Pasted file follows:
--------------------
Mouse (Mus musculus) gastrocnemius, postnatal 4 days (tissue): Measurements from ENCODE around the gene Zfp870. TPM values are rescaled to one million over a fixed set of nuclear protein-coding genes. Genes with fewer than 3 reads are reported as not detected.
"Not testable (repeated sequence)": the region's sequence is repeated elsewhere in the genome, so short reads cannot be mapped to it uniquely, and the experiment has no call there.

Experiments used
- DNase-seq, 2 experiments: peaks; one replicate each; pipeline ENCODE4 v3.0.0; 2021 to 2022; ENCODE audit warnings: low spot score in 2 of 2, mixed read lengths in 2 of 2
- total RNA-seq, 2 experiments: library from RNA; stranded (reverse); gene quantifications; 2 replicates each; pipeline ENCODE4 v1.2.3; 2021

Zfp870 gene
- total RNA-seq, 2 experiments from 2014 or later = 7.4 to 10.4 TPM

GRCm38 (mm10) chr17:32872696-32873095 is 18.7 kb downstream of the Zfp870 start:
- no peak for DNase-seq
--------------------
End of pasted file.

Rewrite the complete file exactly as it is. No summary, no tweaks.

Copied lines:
Mouse (Mus musculus) gastrocnemius, postnatal 4 days (tissue): Measurements from ENCODE around the gene Zfp870. TPM values are rescaled to one million over a fixed set of nuclear protein-coding genes. Genes with fewer than 3 reads are reported as not detected.
"Not testable (repeated sequence)": the region's sequence is repeated elsewhere in the genome, so short reads cannot be mapped to it uniquely, and the experiment has no call there.

Experiments used
- DNase-seq, 2 experiments: peaks; one replicate each; pipeline ENCODE4 v3.0.0; 2021 to 2022; ENCODE audit warnings: low spot score in 2 of 2, mixed read lengths in 2 of 2
- total RNA-seq, 2 experiments: library from RNA; stranded (reverse); gene quantifications; 2 replicates each; pipeline ENCODE4 v1.2.3; 2021

Zfp870 gene
- total RNA-seq, 2 experiments from 2014 or later = 7.4 to 10.4 TPM

GRCm38 (mm10) chr17:32872696-32873095 is 18.7 kb downstream of the Zfp870 start:
- no peak for DNase-seq